This globe is supported on a wooden tri-leg pedestal, surrounded by a wooden horizon circle, and is equipped with a brass meridian and a small brass circle around the north pole. It (and its terrestrial mate) belonged to the eminent chemist, Joseph Priestley.
The cartouche in the southern hemisphere has a text that reads: “To the Rev. / NEVIL MASKELYNE, D.D. F.R.S. / Astronomer Royal / The New British Celestial Globe / containing the Positions of nearly 6000 Stars, Clusters, nebulae, Planetary / Nebulae &c. Correctly computed & laid down to the year 1800; from the latest observati / ons and discoveries by Dr Maskelyne, Dr Herschel, The Revd Mr Wollaston &c. &c. / Is respectfully Dedicated / by his most obedient hbl Servants / W. & T. M. Bardin”
William Bardin (fl. 1730-1798) was a London artisan who began making globes around 1780. Around 1790, now in partnership with his son, Thomas Marriott Bardin (1768-1819), he began trading as W. & T. M. Bardin. The 18-inch globes were their most ambitious. They were introduced in 1798, and remained in production, by successor firms, for a half century.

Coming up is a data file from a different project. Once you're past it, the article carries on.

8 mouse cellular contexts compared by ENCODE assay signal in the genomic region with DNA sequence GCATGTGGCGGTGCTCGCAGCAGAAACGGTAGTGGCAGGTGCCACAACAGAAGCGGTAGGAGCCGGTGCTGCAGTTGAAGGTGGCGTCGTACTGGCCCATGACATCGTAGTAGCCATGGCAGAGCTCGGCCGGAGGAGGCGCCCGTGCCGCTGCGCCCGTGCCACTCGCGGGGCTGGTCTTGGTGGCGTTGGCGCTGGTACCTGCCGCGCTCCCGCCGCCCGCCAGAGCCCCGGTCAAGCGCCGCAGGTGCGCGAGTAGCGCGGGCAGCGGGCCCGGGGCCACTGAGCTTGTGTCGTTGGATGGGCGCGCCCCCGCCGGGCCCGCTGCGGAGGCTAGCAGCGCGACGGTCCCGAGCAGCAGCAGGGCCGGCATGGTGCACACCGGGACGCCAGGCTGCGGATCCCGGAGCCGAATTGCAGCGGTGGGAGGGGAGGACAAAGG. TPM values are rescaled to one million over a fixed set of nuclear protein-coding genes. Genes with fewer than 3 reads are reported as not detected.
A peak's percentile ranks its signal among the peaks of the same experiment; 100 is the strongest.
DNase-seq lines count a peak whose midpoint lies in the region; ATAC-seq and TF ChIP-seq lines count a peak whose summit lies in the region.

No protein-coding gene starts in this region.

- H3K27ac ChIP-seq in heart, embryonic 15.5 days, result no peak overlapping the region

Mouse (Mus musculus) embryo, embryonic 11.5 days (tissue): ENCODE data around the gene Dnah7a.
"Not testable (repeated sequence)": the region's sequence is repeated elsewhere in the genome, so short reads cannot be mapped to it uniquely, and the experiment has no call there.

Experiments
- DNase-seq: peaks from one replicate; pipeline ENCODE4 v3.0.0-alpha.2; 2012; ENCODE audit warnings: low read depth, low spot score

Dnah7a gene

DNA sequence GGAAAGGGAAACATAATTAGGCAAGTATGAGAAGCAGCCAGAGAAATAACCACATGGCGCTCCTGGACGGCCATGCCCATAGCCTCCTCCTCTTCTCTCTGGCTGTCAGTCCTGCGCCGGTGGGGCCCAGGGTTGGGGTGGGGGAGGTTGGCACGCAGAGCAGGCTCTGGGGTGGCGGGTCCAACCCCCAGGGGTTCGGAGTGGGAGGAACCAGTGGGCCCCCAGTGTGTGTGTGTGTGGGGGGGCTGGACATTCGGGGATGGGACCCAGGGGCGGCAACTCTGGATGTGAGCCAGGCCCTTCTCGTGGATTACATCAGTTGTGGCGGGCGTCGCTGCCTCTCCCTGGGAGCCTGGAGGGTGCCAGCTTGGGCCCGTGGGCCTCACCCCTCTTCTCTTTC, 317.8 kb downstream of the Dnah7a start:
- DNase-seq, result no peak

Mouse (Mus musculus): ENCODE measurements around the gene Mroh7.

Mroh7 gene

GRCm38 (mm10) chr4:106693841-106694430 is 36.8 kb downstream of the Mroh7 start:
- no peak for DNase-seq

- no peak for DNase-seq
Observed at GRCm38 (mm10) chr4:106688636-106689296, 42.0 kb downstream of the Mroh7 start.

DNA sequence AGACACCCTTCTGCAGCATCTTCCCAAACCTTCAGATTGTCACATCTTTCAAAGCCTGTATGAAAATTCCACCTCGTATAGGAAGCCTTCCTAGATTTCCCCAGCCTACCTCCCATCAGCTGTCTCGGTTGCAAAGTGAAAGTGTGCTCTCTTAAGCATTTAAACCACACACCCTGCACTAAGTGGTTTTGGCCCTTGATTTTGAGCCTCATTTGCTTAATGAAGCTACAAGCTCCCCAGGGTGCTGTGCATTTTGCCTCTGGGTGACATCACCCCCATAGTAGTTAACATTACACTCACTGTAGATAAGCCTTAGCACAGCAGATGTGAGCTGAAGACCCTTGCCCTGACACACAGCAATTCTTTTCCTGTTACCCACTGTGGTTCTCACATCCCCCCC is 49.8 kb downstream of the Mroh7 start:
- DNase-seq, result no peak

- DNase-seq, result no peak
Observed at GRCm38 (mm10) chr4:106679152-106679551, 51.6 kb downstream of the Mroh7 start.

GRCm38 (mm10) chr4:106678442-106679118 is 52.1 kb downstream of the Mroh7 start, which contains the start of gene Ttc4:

Ref: John Millburn and Tör Rossaak, “The Bardin Family, Globe Makers in London” Der Globusfreund (1992).
Elly Dekker, Globes at Greenwich (Oxford, 1999), pp. 260-270.
owner: Priestley, Joseph
maker: Bardin, William
maker: Bardin, Thomas Marriott
maker: W. & T. M. Bardin
ID Number: PH.53254
accession number: 27050
catalog number: 53254
date made: 1800
Physical Description: mahogany (overall material)
Physical Description: paper (overall material)
Physical Description: brass (overall material)
Measurements: average spatial: 45.5 cm; 17 29/32 in
Measurements: overall: 34 in x 34 in x 52 in; 86.36 cm x 86.36 cm x 132.08 cm
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Credit Line: Mrs. Eliza R. Lyon
place made: United Kingdom: England, London
associated place: United States: Pennsylvania, Williamsport